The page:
Nürnberg: In Verlegung der Johann Andrea Endterischen Handlung, 1768. Third and last edition of the Weimar Bible. Hardcover. Folio (17 3/4 x 12").  leaves (Half-title and title), pp (Preface of the 1736 second edition), p (Note to the Christian reader on this new 1768 edition), pp (Preface to the 1640 [i.e. 1641] edition), pp (List of Saxony's Electors), 11 leaves (Engraved portraits of the Electors),  leaf (Engraved portrait of Martin Luther), pp (Short introduction and instruction regarding the Holy Scriptures), pp (Calendar), pp (Index), pp (Name Index), pp (Chronology), pp (Personalities in Maccabee and Herodium), pp (Explanations on the Old Testament), pp (Charts of calendars, weight, money, measures and distance used in the Bible), pp (Chronological order of the Books of the Bible), pp (Register / Table of the Old Testament), pp (Preface of the Old Testament by Martin Luther),  leaves (Engraved plates), 740pp (Old Testament).  leaf (Engraved title of the Prophets), -328pp (The Prophets),  leaves (Engraved title for Apocrypha, and plate), 329-512pp (Apocrypha),  leaves (Engraved title and three plates for The New Testament), 472pp (New Testament), 473-480pp (Constitution and harmony of the Gospels), pp (Detailed plans of Jerusalem), pp (Confessio). Richly gold-tooled calf with spectacular foredges stamped & tooled in gold. Foredge shows a sunburst with architectural motifs. Top and bottom edges with architectural motifs only. Front and back board with brilliant gold-tooling of a Greek temple, small motifs on top and bottom representing the seats for the bishops, all within amazingly detailed gold-tooled border. Rebacked, retaining original spine. Dentelles. Engraved half-title by J. C. Claussner, preceded by the printed title. Decorative head-, tailpieces and initials.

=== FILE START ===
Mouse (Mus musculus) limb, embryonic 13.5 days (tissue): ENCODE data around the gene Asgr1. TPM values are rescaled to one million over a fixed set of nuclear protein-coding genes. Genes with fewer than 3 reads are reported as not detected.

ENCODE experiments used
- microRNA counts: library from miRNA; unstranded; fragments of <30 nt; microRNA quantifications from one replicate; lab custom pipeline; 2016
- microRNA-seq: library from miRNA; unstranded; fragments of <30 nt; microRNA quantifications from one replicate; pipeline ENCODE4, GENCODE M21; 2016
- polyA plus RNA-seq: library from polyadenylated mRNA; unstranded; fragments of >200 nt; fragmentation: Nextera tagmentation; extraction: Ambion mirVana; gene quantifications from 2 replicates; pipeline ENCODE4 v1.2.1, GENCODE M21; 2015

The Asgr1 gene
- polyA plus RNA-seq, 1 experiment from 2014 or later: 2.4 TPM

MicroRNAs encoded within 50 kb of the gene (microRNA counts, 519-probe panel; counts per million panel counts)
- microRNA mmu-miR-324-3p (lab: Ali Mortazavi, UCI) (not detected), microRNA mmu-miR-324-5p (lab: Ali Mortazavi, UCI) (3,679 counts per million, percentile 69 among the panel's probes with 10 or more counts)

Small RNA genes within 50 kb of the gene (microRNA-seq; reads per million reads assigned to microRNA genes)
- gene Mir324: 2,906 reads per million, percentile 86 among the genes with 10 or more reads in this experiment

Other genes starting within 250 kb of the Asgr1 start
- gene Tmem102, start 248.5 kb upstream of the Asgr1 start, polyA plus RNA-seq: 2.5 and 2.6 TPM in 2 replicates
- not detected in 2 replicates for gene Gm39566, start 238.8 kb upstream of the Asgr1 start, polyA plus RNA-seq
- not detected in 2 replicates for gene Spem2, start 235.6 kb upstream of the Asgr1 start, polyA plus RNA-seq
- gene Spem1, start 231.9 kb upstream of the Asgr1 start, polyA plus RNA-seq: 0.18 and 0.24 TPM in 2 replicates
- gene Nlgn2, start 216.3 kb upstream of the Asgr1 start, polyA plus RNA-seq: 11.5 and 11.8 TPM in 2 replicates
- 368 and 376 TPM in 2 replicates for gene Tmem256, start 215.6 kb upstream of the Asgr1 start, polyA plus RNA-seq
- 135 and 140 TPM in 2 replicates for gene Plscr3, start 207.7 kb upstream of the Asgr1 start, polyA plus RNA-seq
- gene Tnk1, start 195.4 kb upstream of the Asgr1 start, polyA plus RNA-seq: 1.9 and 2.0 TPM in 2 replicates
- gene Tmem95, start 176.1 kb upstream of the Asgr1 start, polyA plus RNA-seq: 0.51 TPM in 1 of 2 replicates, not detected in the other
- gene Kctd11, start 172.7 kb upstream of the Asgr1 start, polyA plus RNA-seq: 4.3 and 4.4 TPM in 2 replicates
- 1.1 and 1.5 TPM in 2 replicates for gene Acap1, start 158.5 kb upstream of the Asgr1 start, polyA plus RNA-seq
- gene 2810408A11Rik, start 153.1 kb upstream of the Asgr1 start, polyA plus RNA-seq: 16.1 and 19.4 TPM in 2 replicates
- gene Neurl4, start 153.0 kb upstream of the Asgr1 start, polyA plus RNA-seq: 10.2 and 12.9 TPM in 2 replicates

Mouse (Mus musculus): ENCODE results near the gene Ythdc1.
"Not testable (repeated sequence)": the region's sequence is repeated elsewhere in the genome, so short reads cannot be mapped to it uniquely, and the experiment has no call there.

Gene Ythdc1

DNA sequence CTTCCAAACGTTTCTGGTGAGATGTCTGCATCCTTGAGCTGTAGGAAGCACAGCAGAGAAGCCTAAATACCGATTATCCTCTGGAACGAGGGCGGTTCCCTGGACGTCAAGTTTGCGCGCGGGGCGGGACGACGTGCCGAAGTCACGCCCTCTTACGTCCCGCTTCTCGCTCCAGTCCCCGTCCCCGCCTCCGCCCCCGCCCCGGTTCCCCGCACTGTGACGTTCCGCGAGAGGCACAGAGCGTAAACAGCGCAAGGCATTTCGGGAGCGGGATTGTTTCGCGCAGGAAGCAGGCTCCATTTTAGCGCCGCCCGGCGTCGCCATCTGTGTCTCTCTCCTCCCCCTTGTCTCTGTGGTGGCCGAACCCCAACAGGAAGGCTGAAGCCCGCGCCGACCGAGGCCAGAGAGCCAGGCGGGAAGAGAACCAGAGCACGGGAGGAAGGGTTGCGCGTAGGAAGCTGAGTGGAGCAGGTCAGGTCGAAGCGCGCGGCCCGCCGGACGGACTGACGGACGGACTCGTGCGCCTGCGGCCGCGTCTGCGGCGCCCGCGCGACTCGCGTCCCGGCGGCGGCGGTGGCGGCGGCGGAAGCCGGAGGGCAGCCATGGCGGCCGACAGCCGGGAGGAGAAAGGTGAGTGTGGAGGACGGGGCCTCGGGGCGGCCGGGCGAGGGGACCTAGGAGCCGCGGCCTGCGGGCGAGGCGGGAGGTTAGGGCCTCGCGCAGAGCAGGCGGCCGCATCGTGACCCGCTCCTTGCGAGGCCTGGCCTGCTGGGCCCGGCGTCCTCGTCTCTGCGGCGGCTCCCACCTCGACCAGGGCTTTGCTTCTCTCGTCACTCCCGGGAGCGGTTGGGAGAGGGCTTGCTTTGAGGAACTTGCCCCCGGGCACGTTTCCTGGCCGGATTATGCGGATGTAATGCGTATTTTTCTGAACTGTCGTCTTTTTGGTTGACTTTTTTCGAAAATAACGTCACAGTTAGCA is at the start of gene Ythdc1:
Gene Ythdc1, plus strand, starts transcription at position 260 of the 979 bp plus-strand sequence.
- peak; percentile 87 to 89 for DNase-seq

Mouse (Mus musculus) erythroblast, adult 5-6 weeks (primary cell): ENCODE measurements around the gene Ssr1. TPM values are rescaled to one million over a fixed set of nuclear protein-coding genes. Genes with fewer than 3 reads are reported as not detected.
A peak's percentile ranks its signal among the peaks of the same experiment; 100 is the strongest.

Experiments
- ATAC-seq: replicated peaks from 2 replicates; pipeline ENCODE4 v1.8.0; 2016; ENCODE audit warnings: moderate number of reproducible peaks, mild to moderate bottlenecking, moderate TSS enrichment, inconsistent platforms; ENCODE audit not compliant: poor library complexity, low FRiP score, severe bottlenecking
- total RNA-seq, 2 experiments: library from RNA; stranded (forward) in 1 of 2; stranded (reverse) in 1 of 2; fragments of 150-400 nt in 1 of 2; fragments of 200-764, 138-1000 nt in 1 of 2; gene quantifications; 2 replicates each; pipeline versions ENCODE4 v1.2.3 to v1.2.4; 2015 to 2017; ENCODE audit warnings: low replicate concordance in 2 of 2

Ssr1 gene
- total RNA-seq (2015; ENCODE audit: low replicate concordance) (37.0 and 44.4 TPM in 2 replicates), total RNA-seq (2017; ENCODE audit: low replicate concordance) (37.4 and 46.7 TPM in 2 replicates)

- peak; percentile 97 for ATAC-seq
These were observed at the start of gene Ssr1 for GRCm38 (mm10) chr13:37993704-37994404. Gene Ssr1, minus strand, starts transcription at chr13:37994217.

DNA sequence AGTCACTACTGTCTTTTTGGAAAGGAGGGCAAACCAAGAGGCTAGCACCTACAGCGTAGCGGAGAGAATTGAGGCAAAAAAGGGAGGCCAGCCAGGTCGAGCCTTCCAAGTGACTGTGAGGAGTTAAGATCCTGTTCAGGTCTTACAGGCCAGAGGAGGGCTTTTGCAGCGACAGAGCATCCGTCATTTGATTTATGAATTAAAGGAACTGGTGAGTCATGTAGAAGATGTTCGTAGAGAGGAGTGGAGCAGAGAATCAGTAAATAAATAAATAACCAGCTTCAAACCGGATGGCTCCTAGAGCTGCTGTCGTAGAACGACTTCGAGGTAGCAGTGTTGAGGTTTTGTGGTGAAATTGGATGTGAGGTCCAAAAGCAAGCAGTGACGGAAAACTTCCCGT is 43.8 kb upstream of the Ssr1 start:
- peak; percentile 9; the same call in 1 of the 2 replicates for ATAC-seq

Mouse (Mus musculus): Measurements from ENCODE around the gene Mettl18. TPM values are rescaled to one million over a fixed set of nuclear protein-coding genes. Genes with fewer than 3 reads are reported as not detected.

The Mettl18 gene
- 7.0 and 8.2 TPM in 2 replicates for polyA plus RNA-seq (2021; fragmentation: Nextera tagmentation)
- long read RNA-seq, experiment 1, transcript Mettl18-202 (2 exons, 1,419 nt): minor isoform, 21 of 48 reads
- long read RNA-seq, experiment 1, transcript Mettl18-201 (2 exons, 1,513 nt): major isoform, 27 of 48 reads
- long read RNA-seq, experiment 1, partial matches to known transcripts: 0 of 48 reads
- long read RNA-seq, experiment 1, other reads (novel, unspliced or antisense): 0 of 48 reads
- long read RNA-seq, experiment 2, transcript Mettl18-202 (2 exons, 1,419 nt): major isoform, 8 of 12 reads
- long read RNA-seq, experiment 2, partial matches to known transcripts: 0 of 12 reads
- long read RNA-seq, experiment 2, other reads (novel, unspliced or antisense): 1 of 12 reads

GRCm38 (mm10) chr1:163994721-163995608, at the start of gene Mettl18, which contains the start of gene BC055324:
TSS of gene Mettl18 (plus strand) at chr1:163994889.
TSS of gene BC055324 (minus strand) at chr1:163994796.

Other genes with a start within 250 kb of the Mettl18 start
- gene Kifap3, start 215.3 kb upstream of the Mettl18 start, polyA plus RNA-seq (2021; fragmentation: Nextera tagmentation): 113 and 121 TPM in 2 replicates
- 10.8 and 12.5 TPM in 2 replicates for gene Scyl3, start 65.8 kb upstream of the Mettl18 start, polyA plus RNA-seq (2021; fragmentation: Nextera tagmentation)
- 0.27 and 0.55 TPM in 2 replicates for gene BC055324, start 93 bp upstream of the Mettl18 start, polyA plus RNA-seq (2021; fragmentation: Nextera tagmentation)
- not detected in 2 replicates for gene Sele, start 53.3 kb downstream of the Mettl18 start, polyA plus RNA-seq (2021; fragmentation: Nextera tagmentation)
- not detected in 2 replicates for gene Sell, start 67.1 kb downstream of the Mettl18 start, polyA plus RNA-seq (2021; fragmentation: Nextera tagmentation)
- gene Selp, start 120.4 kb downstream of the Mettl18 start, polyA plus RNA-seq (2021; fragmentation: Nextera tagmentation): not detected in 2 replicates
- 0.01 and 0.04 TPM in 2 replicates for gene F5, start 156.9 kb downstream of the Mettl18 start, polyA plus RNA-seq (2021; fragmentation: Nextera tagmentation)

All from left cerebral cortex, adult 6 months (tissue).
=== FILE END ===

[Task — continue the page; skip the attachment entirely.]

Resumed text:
In 1641 was published the first edition of the so-called "Weimar Bible" compiled under the auspices of Ernest, Duke of Saxony-Jülich-Cleves-Berg, by Johann Gerard, Salomon Glass and others. This striking 1768 copy is the third and last edition of the "Weimar Bible" also called "Kurfürstenbibel" (the Electors' Bible) as it features eleven full page engravings depicting Saxony's Electors from Friedrich III to Bernhard der Große (plates numbered 1-11), followed by an engraved portrait of Martin Luther. (see Darlow & Moule 4217 for the 1641 edition and Darlow & Moule 4234 for the 1768 edition).
This Bible was published with added in-text explanations of Luther's original translation to better facilitate the understanding of the biblical text. Illustrated with 49 plates (including 12 engraved titles and inter-titles), most of them are full-page engravings (29), with 4 double-page, as well as 4 double-page maps and plans. With the rare fold-out engraving at rear showing the royal entourage in the large reception hall during the "Confessio"* which took place in Augsburg in 1530. Individuals and parts of the architecture in the hall are identified on the actual plate with small numbers ranging from 1 to 47. The opposite page lists each number with the name and title of the person depicted as well as explanations of parts of the architecture. This plate is usually missing in most copies.
Small area on rear of the plate has been expertly repaired. All engravings in this bible are by Clausner. Engraved titles and decorated initials throughout. Minor age wear to binding. Some staining to endpapers. Last page chipped on bottom edge not affecting text. Slight staining and foxing to few pages. Text in German, Gothic script. Tight copy in a stunning binding with exquisite illustrated page edges. In overall very good condition. vg. Item #20419
Darlow-M. 4234 for 1736 edition.
* The Augsburg Confession, also known as the "Augustana" from its Latin name, Confessio Augustana, is the primary confession of faith of the Lutheran Church and one of the most important documents of the Lutheran Reformation. The Augsburg Confession was written in both German and Latin and was presented by a number of German rulers and free-cities at the Diet of Augsburg on 25 June 1530. The Holy Roman Emperor Charles V had called on the Princes and Free Territories in Germany to explain their religious convictions in an attempt to restore religious and political unity in the Holy Roman Empire and rally support against the Turkish invasion. It is the fourth document contained in the Lutheran Book of Concord.